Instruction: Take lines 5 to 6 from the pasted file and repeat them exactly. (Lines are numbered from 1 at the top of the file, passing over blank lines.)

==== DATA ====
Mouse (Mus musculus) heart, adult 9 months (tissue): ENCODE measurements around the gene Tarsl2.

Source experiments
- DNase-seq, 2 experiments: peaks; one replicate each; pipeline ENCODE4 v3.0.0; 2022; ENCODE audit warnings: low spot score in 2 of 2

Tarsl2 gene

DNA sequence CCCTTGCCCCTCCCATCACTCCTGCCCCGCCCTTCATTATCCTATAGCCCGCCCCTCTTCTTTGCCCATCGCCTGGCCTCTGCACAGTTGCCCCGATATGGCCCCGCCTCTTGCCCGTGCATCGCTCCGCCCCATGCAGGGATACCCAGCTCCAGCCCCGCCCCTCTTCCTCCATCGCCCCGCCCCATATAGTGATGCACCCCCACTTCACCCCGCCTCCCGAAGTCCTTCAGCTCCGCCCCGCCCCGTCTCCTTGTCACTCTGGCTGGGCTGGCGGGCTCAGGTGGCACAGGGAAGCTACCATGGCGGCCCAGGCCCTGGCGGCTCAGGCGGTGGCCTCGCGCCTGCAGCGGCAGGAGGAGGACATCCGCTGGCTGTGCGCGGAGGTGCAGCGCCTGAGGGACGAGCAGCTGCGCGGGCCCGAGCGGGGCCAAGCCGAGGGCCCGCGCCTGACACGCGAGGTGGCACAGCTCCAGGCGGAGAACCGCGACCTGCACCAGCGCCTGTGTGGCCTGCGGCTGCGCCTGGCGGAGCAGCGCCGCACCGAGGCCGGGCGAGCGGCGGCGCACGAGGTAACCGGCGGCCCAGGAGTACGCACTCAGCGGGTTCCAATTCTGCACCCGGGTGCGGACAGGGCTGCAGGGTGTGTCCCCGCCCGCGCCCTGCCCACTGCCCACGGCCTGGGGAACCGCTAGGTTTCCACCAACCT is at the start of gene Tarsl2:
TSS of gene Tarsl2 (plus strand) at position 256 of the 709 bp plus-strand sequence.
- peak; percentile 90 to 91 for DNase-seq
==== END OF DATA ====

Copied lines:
DNA sequence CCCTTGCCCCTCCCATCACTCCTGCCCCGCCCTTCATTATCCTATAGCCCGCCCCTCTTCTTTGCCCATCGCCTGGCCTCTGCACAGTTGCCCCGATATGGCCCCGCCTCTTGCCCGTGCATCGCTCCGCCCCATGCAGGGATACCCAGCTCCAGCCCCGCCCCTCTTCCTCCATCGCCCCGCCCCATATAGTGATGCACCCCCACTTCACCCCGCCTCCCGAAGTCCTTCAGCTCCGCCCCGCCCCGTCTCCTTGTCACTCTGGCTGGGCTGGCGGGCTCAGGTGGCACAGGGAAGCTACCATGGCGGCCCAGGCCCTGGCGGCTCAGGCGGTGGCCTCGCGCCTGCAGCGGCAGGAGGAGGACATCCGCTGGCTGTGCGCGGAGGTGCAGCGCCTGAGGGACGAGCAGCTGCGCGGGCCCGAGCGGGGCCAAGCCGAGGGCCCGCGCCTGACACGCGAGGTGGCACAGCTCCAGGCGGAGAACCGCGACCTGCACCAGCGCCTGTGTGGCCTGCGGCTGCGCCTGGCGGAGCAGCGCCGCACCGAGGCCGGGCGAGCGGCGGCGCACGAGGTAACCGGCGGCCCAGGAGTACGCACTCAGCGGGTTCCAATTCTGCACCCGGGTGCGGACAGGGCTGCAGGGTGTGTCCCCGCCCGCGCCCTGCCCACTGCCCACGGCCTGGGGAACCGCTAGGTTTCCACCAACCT is at the start of gene Tarsl2:
TSS of gene Tarsl2 (plus strand) at position 256 of the 709 bp plus-strand sequence.